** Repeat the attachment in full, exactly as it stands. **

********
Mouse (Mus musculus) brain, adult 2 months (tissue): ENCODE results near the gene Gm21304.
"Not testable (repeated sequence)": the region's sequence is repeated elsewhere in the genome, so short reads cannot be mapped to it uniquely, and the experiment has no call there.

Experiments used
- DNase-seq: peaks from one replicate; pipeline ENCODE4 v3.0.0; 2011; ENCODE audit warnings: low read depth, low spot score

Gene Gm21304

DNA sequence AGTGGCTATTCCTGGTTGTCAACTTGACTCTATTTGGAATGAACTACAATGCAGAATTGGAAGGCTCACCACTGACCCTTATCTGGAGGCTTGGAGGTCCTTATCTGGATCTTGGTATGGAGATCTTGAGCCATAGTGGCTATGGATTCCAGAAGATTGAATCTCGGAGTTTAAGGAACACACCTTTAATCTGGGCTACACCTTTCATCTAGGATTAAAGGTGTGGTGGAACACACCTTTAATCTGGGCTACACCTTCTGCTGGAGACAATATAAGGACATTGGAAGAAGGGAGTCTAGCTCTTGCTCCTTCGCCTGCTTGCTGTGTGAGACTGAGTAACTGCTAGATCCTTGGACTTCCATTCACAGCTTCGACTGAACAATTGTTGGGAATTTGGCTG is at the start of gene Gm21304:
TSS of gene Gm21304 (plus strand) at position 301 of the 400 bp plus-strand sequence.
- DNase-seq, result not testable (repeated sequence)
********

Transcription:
Mouse (Mus musculus) brain, adult 2 months (tissue): ENCODE results near the gene Gm21304.
"Not testable (repeated sequence)": the region's sequence is repeated elsewhere in the genome, so short reads cannot be mapped to it uniquely, and the experiment has no call there.

Experiments used
- DNase-seq: peaks from one replicate; pipeline ENCODE4 v3.0.0; 2011; ENCODE audit warnings: low read depth, low spot score

Gene Gm21304

DNA sequence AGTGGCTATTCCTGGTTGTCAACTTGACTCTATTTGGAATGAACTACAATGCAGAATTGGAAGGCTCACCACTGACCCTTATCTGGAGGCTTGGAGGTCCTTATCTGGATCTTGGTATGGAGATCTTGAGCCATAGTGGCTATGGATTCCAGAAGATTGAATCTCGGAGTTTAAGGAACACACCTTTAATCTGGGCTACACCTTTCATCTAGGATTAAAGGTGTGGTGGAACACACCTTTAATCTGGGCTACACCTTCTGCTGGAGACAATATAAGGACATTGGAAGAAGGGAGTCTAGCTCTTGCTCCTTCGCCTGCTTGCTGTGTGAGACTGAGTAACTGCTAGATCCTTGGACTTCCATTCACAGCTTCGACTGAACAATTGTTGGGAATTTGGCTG is at the start of gene Gm21304:
TSS of gene Gm21304 (plus strand) at position 301 of the 400 bp plus-strand sequence.
- DNase-seq, result not testable (repeated sequence)